According to the NYTimes, the FDA’s ongoing investigation into compounding pharmacies:
“found numerous unsafe practices at about 30 compounding pharmacies, the same type of facility responsible for the tainted drug that caused a deadly meningitis outbreak last year.
Among the problems found were unidentified black particles floating in vials of supposedly sterile medicines, rust and mold in clean rooms where such drugs are made, improper air flow, and clothing that left workers’ skin exposed.” [emphasis added]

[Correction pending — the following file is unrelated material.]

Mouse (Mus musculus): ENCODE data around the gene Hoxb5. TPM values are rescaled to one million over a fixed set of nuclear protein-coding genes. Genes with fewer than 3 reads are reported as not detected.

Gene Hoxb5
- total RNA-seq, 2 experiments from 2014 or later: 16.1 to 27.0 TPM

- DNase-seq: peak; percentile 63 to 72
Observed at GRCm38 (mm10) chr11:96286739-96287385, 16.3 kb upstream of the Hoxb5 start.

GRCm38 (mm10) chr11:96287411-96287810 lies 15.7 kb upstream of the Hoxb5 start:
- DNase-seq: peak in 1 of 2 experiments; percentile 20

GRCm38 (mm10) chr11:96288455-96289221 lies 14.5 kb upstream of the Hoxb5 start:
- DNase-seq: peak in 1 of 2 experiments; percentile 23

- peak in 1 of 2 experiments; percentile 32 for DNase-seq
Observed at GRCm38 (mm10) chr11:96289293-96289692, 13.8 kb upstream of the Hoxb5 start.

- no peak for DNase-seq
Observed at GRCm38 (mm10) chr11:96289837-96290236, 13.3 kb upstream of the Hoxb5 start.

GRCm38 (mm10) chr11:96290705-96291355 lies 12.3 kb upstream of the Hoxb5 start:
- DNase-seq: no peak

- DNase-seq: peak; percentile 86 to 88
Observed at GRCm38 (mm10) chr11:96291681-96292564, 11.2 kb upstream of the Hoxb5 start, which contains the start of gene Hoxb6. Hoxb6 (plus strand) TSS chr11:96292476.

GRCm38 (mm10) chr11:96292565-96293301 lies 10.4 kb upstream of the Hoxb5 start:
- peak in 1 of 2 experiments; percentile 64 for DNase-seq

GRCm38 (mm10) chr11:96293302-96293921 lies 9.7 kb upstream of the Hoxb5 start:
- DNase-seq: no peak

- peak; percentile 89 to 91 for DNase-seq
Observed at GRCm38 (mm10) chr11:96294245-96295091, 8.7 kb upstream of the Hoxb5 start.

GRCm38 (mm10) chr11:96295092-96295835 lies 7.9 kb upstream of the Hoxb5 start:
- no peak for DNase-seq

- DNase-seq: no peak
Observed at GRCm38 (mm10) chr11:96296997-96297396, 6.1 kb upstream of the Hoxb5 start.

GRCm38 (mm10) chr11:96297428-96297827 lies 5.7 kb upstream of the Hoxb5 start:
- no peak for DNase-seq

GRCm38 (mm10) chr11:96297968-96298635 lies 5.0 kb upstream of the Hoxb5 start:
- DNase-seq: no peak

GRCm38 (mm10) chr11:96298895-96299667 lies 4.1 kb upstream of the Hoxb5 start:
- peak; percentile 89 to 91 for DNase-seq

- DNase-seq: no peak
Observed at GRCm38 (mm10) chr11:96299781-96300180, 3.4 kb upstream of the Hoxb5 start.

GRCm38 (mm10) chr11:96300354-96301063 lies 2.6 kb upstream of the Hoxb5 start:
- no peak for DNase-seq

If they aren’t, workers’ comp payers and medical management firms should be paying very close attention to these inspections. There are three problems with compounds – they tend to be very costly, there is zero evidence that they help the healing process, and there is a wealth of evidence (see above) that compounds can be very dangerous – if not lethal.
Workers’ comp claimants harmed by compounds will incur expenses to address that harm – expense that will have to be covered by the workers’ comp payer.
The payer may also have to provide death benefits for claimants killed by compounds.
States that currently have a compounding problem are likely to see it grow – as it has in California. States enjoying a compound-free experience are almost certain to be targeted by compounders and their enablers.
The list of FDA-inspected compounders is here.